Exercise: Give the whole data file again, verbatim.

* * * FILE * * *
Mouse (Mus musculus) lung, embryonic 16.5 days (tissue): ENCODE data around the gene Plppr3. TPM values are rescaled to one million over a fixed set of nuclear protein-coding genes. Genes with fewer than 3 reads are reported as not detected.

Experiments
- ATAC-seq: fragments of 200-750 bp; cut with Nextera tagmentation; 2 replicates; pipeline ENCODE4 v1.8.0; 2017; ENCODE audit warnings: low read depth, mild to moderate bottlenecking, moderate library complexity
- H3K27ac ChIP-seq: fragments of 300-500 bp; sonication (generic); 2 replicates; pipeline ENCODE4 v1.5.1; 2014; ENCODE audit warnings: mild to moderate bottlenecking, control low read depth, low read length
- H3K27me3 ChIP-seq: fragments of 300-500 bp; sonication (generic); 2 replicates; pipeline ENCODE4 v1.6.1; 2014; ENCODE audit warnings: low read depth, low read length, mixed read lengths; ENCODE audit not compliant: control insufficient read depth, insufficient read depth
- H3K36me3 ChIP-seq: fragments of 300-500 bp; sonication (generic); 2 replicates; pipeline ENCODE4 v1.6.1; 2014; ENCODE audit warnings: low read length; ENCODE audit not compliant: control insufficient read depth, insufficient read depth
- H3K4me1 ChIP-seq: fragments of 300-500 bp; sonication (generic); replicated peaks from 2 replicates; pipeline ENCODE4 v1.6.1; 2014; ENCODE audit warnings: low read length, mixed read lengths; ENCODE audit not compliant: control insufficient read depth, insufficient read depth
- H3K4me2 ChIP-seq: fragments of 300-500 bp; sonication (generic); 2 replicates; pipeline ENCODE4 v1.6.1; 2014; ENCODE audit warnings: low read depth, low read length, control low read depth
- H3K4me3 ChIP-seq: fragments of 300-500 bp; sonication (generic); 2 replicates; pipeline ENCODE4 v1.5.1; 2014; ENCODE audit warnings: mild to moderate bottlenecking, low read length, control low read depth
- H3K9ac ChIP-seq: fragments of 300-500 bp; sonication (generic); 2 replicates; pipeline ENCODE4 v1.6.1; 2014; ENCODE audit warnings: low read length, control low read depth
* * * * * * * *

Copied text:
Mouse (Mus musculus) lung, embryonic 16.5 days (tissue): ENCODE data around the gene Plppr3. TPM values are rescaled to one million over a fixed set of nuclear protein-coding genes. Genes with fewer than 3 reads are reported as not detected.

Experiments
- ATAC-seq: fragments of 200-750 bp; cut with Nextera tagmentation; 2 replicates; pipeline ENCODE4 v1.8.0; 2017; ENCODE audit warnings: low read depth, mild to moderate bottlenecking, moderate library complexity
- H3K27ac ChIP-seq: fragments of 300-500 bp; sonication (generic); 2 replicates; pipeline ENCODE4 v1.5.1; 2014; ENCODE audit warnings: mild to moderate bottlenecking, control low read depth, low read length
- H3K27me3 ChIP-seq: fragments of 300-500 bp; sonication (generic); 2 replicates; pipeline ENCODE4 v1.6.1; 2014; ENCODE audit warnings: low read depth, low read length, mixed read lengths; ENCODE audit not compliant: control insufficient read depth, insufficient read depth
- H3K36me3 ChIP-seq: fragments of 300-500 bp; sonication (generic); 2 replicates; pipeline ENCODE4 v1.6.1; 2014; ENCODE audit warnings: low read length; ENCODE audit not compliant: control insufficient read depth, insufficient read depth
- H3K4me1 ChIP-seq: fragments of 300-500 bp; sonication (generic); replicated peaks from 2 replicates; pipeline ENCODE4 v1.6.1; 2014; ENCODE audit warnings: low read length, mixed read lengths; ENCODE audit not compliant: control insufficient read depth, insufficient read depth
- H3K4me2 ChIP-seq: fragments of 300-500 bp; sonication (generic); 2 replicates; pipeline ENCODE4 v1.6.1; 2014; ENCODE audit warnings: low read depth, low read length, control low read depth
- H3K4me3 ChIP-seq: fragments of 300-500 bp; sonication (generic); 2 replicates; pipeline ENCODE4 v1.5.1; 2014; ENCODE audit warnings: mild to moderate bottlenecking, low read length, control low read depth
- H3K9ac ChIP-seq: fragments of 300-500 bp; sonication (generic); 2 replicates; pipeline ENCODE4 v1.6.1; 2014; ENCODE audit warnings: low read length, control low read depth